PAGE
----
In a sip
English sparkling wine
loves seafood, from fish and chips through to indulgent lobster and crab.
English white wines
love fish dishes, soft cheeses and can even tackle fragrant Asian dishes.
love a British roast dinner with all the trimmings, simple pasta dishes and picnic foods.
Drink where? Preferably a flower-filled meadow on a midsummer day while the sun is high in the sky. But your front room while rain spatters against the window panes will work wonderfully too.
Whether paired with spicy Asian dishes, elegant fish suppers or the big, brash flavours of barbecued meat, Steve Farrow discovers that English wine can match just about anything. . .
English wines and winemaking have come a long way just in the twenty-five years that I have known and tasted them. With increased investment in vineyards and wineries, more experienced winemakers and even, it must be said, better temperatures for grape growing thanks to global warming (!), English wine has now firmly earned its place on the world wine map.
In terms of grapes, we're now masters of the mostly Germanic varieties we first started growing in the 1950s, including müller-thurgau, huxelrebe, reichensteiner, scheurebe, seyval blanc and madeleine angevin.
But English soils often have similarities to those across the Channel in Champagne, and we're beginning to triumph with the famous bubbly's preferred grapes of chardonnay, pinot noir and pinot meunier too. So it seems fitting for me to begin my food and wine matching suggestions with our fine English fizz.
English sparkling wine
Our bubbly is made in the same way as Champagne and is an excellent food match. What with? Well, the short answer is seafood!
English sparkling wine's zesty, lively character cuts through the crunchy batter and flaky fish of a traditional fish and chips, the acidity and zingy bubbles are like drizzling lemon juice over smoked, oily fish like salmon or trout, and the fruit and bite will be a winning partner for a crab or lobster salad.
One dish that I can personally vouch for (although perhaps old-fashioned these days) is a glass of our very own Exhibition English Sparkling Wine with herring roes on toast. The gentle bready character of the wine melded with the hot, buttered toast, while the citrus cut of the acidity lifted every mouthful of the soft, floured and fried roes with their dusting of sea salt and white pepper.
Try: Exhibition English Sparkling Wine from Sussex
Beyond the bubblies, bacchus is probably the darling of the English wine scene. A cross between müller-thurgau and a sylvaner-riesling cross, it shares aroma and flavour characteristics with sauvignon blanc, and often shares food matches with this grape too.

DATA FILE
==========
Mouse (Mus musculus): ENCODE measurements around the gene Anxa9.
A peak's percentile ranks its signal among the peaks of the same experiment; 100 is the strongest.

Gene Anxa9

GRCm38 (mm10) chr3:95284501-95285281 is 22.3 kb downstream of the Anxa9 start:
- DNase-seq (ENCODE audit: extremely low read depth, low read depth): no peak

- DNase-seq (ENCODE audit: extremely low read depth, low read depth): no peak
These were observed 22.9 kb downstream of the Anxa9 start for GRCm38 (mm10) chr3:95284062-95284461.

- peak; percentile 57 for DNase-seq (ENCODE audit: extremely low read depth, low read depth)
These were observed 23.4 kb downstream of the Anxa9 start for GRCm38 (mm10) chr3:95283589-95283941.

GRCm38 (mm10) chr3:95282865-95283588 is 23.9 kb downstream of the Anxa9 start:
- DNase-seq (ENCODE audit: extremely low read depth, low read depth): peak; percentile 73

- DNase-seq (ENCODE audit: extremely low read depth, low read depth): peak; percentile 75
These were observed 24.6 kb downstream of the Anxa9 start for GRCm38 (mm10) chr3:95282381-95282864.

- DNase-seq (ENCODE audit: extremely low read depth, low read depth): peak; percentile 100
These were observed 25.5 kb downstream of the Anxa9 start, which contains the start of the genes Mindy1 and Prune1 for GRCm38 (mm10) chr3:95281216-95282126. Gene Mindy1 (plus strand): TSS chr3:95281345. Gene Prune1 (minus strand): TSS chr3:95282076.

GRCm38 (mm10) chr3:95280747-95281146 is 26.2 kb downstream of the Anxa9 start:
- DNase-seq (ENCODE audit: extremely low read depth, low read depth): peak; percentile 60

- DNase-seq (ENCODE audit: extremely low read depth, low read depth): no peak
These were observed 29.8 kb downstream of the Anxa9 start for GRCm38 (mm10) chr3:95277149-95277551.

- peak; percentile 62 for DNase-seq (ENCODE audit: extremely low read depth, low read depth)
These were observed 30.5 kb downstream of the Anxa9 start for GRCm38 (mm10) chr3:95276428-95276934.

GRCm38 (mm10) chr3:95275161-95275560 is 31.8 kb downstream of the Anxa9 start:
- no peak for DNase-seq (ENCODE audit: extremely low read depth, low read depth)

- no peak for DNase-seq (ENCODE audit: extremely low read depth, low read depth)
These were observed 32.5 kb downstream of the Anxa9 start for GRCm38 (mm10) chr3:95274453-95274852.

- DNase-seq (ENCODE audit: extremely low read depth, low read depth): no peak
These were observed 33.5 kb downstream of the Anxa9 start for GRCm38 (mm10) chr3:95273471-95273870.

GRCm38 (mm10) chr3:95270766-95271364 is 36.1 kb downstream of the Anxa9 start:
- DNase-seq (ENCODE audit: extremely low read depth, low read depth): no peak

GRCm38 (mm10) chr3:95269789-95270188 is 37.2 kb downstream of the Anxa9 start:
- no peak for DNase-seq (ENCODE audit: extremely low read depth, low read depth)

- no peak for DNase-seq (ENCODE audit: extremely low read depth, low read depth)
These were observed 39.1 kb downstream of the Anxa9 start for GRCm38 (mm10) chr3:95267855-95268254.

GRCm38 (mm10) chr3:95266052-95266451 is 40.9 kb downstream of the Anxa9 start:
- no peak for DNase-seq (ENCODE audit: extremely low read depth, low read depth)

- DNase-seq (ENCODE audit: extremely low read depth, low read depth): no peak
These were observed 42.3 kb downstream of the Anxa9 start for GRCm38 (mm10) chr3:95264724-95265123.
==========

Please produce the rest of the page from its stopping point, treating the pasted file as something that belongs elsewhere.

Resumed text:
This fragrant, acidic style is a match for many cheeses - think the fresh sharpness of goat's cheese, crumbly Lancashire and Wensleydale, as well as saltier cheeses like sheep's milk Berkeswell or Manchego. The grassy, nettley, elderflower character is a summer food dream, from a herby pea risotto to a seared salmon fillet with green veg like asparagus, mangetout or runner beans. Smoked salmon with a cucumber salad or gravadlax with a sweet, sharp mustard sauce will also cut the… well, mustard.
Try: Chapel Down Bacchus 2015 from Kent or Camel Valley Bacchus 2015 from Cornwall
Aromatic English blends
Many English whites are a skilful mix of some of the Germanic grapes I mentioned in the intro, and these gently floral and fruity wines make for excellent summer drinking, especially with light, aromatic foods. Try them with fragrant Eastern Asian dishes like Thai, Szechuan, Vietnamese - perhaps a sea bass fillet steamed with ginger, lemongrass, basil and garlic, or a good old Chinese takeaway.
Try: Three Choirs Payford Bridge from Three Choirs (Herefordshire, Gloucestershire, Worcestershire)
Alsace fans will be pleased to learn the great waves English winemakers are making with pinot blanc, creating crisp, fresh, non-aromatic but vivacious wines that match a range of seafood (see the suggestions for the bubbly above) and also the same cheeses mentioned in my bacchus recommendations.
The fruit and freshness can also cut through the richness of quiche Lorraine, mac and cheese or a fondue.
Try: Stopham Pinot Blanc from Sussex
Last but by no means least, our Three Choirs Rosé is a crisp, red-fruited winner that will happily stand with a roast chicken or pork dinner, a bowl of pasta in any tomato-based sauce and simply grilled lamb served juicily pink and scattered with rosemary. Rather like a light red, this rosé is also lovely with salmon steaks fresh from the pan or grill, and a couple of thick slices of ham, whether with chips or a major salad, will duet very melodically.
As English wine week unfolds I do hope you can give our home-grown wines a chance to shine with some of your spring dinner delights, or even just to sip as a palate awakener or to accompany the view as you look at your handiwork in a sun-blessed garden. They are just so fresh, vibrant and delicious - they really do deserve your attention.
Try: Three Choirs Rosé from Three Choirs (Herefordshire, Gloucestershire, Worcestershire)